Thanks for this post. Sorry I accidentally posted this comment on the quiz page but I meant to put it here. I just did the quiz also and got ‘mildly insecure’ which seems about right. I agree that if we want respect we need to expect or require it from others — not let them treat us poorly, etc. I read your other article about being secure, anxious our avoidant and it really got me thinking. If many of those secure types are married or in a relationship, it is hard to find someone. I am attracted to the secure types but haven’t met a single non-married or engaged one yet. I have dated here and there but not much over the past year — I seem to go in spurts as to when I have the energy to invest fully into trying it again. I want to have high standards — meaning, I want to be with someone who is safe, values me as a person, respects me, who is stable in general, etc. loving, caring and all that. But, I tend to go into dating now not expecting anything — and hoping for “the best” aka hoping he is stable, not clingy, dramatic or planning out our futures on the first date. I Just hope for a good time, to get to know someone, enjoy each other, etc. the basics. But, it hasn’t gone very well and my standards almost seem to be dropping lower and lower — ie: hoping I don’t accidentally date a guy who will later end up stalking me (as this happened recently). I want to date and have hope for it, but it is not easy. I need to read more of your articles on here. Thank you for this great content…it’s opening my eyes to some things that will help me with the dating situation.

  12. 12

    I realized that my live in boyfriend don’t give me attention….never compliments me, verbaly and emotionally abuses me when angry, never looks at anything I do right, but always critisizes me for everything I do wrong. Hes on GooglePlus where he has lots of followers, mostly women. He compliments them all the time on how beautiful they look. I was sending him notes and quotes on google plus wanting him to say something back or give me the same amount of attention he gives perfect strangers. Instead, he blocked me and restricted me from following him on google plus and unfriended me on facebook. He says Im very insecure and you know something? HES RIGHT!!!! Because I put up with him for a year. I now realize I have no choice but to leave. I deserve more than this.

    1. 12.1

      You’re right, Lisa! You deserve better!

      1. 12.1.1

        This is bt far the worst relationship I have ever been in. I’ll be 5o in two weeks. If I had to deal with these types of men, I would rather be single for life. Im trusting God for my future mate. Hes the ultimate matchmaker

  13. 13

    I’ve recently been reading the novel Immortality by Milan Kundera. He reflects a lot on our legacy and how we can’t as individuals do much to shape it. The book is full of insightful passages. But something which I read yesterday   were his reflections on the notion of the self and how our perception of our self can be completely different to how others perceive it. In fact, the self is an unknown quantity. Therefore some philosophers have got it wrong about “being true to ourselves”. Others’ perception of us is our self!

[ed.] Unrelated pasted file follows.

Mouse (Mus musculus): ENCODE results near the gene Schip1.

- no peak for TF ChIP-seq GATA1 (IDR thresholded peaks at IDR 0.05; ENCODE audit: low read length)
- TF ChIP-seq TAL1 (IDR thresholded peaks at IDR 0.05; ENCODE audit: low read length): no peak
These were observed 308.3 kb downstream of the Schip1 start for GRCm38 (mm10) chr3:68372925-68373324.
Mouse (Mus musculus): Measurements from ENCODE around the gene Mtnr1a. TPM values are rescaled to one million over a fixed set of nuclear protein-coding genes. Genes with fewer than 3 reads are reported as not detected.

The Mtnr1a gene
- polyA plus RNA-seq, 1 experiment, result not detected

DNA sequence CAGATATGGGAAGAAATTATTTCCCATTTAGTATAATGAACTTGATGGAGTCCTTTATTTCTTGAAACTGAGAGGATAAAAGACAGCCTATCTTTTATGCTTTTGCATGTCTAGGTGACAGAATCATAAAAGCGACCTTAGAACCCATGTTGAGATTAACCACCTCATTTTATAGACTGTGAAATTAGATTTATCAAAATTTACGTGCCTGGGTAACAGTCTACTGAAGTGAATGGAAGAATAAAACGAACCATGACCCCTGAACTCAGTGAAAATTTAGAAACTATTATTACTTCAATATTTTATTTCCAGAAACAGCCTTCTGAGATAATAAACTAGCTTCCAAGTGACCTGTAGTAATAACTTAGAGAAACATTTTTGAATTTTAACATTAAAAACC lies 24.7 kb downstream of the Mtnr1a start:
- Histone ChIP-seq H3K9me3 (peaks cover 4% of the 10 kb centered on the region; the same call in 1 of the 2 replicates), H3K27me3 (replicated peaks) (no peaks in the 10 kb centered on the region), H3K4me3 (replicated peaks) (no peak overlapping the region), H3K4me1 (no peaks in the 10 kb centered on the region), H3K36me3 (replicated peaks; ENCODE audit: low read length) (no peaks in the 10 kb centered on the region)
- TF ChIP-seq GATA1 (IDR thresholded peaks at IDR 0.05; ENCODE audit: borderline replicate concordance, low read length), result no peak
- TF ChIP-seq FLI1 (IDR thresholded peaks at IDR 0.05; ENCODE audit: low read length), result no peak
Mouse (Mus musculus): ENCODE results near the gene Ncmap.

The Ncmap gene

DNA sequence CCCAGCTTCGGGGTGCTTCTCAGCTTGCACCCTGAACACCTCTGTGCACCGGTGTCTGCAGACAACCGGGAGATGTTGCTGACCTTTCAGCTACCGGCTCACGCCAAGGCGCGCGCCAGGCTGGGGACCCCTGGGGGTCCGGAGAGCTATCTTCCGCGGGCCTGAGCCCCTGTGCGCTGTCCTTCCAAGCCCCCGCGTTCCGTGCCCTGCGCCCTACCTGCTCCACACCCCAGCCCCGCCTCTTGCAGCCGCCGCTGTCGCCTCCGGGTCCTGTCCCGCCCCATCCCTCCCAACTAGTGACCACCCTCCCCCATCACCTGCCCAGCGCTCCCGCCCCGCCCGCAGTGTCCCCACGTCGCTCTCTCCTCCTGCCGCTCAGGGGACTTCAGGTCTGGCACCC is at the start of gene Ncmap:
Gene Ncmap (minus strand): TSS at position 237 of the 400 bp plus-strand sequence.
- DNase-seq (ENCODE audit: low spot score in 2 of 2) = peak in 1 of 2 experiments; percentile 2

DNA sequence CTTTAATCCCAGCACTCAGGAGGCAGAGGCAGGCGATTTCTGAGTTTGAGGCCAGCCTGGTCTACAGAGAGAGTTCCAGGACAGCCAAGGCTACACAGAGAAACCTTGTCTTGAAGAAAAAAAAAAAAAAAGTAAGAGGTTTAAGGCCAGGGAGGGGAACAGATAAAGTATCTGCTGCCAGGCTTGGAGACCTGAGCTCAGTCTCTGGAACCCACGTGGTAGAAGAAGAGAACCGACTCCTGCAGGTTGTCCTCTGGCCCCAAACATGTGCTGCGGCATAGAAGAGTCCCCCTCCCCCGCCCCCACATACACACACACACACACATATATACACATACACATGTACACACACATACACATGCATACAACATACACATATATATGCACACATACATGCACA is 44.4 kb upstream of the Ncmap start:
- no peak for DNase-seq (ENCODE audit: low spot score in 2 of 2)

Sorry to get to the point – I have thought about how this applies in everyday social situations including dating. No one is going to know whether or not I am really insecure or not, nor spend much time thinking about it. But if my behaviour suggests I am insecure, then I am insecure to the outside world. I know how I act is important and there’s no denying it.

    After reading this post, I am not thinking about my insecurities regarding how I look (everyone usually doesn’t like something about they look) but insecurities on a behavioural level and in terms of knowing my worth (something I could definitely work on more).

    I think it’s quite liberating to realise that you can’t do anything to change what someone thinks about you.

  14. 14

    A confident man creates the feeling of trust with a woman.  A woman will feel emotionally safe with a man who is emotionally available, honest, trustworthy and authentic. These are emotional character strengths she can respect and admire in a man. A man of character and emotional depth is a man who knows who he is and likes himself. His love for himself is so strong he does not need to gain the acceptance of others by trying to be something he is not. His strength is not physical so much as it is in the clarity of his mind and emotions. These are character strengths that a woman not only admires, but feels safe with. He is not a weak man that will bend to the whims of other people. She can trust him to be who he is.  

  15. 15

    This is a very interesting topic. I’m actually very insecure, I didn’t even bother taking the quiz because I’m well aware of how broken I am (still in my 20s and have suffered a few heartbreaks and still kind of finding my feet around the dating kingdom). From my past relationships and friends’ past relationships, I’ve noticed in most cases insecure people somehow attract each other. An insecure woman will attract a jerk, who- by being a ‘jerk’ proves to lack a steady sense of self and therefore insecure because he gets an ego boost from treating other people poorly, making them feel inferior to magnify his ‘superiority’. I’m not insinuating that it’s impossible for insecure women to attract healthy secure men viceversa, but when you’re at a point where you think you’re secure with yourself (say, hopefully I get there) how do you then distinguish the difference between those who are actually ‘healthy’ from those who aren’t? I mean considering during courtship and early stages of a relationship both parties are pulling the ‘I ooze confidence’ charade to impress you and then when you’re already invested, half way through the relationship tangled with feelings their true colours begin to shine. Upon realising how controlling, demanding or possessive (unhealthy) they are, you suffer once again another disappointment while you angrily untangle yourself as you flush them out of your life. Please shed some light. Thanks.